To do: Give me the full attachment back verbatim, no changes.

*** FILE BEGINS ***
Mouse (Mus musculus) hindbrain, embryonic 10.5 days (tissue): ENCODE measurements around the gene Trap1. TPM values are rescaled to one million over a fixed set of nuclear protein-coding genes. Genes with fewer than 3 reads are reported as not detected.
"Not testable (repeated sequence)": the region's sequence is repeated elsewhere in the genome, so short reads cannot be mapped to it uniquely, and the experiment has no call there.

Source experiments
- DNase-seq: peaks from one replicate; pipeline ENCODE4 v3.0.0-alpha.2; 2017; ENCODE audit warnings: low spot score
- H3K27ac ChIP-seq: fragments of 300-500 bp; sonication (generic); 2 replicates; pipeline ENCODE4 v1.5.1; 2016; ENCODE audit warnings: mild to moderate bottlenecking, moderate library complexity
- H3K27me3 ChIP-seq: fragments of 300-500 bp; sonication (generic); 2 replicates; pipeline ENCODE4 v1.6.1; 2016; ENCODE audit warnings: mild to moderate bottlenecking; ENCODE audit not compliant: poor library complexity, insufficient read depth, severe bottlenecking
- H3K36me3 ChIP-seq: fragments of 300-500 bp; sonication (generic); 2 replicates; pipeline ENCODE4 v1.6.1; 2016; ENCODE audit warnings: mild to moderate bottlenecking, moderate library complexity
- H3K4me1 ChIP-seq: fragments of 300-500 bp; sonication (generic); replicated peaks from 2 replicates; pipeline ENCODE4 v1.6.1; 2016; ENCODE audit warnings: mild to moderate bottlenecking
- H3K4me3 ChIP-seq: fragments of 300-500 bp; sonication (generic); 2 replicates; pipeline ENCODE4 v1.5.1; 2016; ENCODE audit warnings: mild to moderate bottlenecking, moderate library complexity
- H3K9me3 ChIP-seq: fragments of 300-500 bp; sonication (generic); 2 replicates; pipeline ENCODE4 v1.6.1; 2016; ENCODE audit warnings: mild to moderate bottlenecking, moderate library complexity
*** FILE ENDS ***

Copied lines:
Mouse (Mus musculus) hindbrain, embryonic 10.5 days (tissue): ENCODE measurements around the gene Trap1. TPM values are rescaled to one million over a fixed set of nuclear protein-coding genes. Genes with fewer than 3 reads are reported as not detected.
"Not testable (repeated sequence)": the region's sequence is repeated elsewhere in the genome, so short reads cannot be mapped to it uniquely, and the experiment has no call there.

Source experiments
- DNase-seq: peaks from one replicate; pipeline ENCODE4 v3.0.0-alpha.2; 2017; ENCODE audit warnings: low spot score
- H3K27ac ChIP-seq: fragments of 300-500 bp; sonication (generic); 2 replicates; pipeline ENCODE4 v1.5.1; 2016; ENCODE audit warnings: mild to moderate bottlenecking, moderate library complexity
- H3K27me3 ChIP-seq: fragments of 300-500 bp; sonication (generic); 2 replicates; pipeline ENCODE4 v1.6.1; 2016; ENCODE audit warnings: mild to moderate bottlenecking; ENCODE audit not compliant: poor library complexity, insufficient read depth, severe bottlenecking
- H3K36me3 ChIP-seq: fragments of 300-500 bp; sonication (generic); 2 replicates; pipeline ENCODE4 v1.6.1; 2016; ENCODE audit warnings: mild to moderate bottlenecking, moderate library complexity
- H3K4me1 ChIP-seq: fragments of 300-500 bp; sonication (generic); replicated peaks from 2 replicates; pipeline ENCODE4 v1.6.1; 2016; ENCODE audit warnings: mild to moderate bottlenecking
- H3K4me3 ChIP-seq: fragments of 300-500 bp; sonication (generic); 2 replicates; pipeline ENCODE4 v1.5.1; 2016; ENCODE audit warnings: mild to moderate bottlenecking, moderate library complexity
- H3K9me3 ChIP-seq: fragments of 300-500 bp; sonication (generic); 2 replicates; pipeline ENCODE4 v1.6.1; 2016; ENCODE audit warnings: mild to moderate bottlenecking, moderate library complexity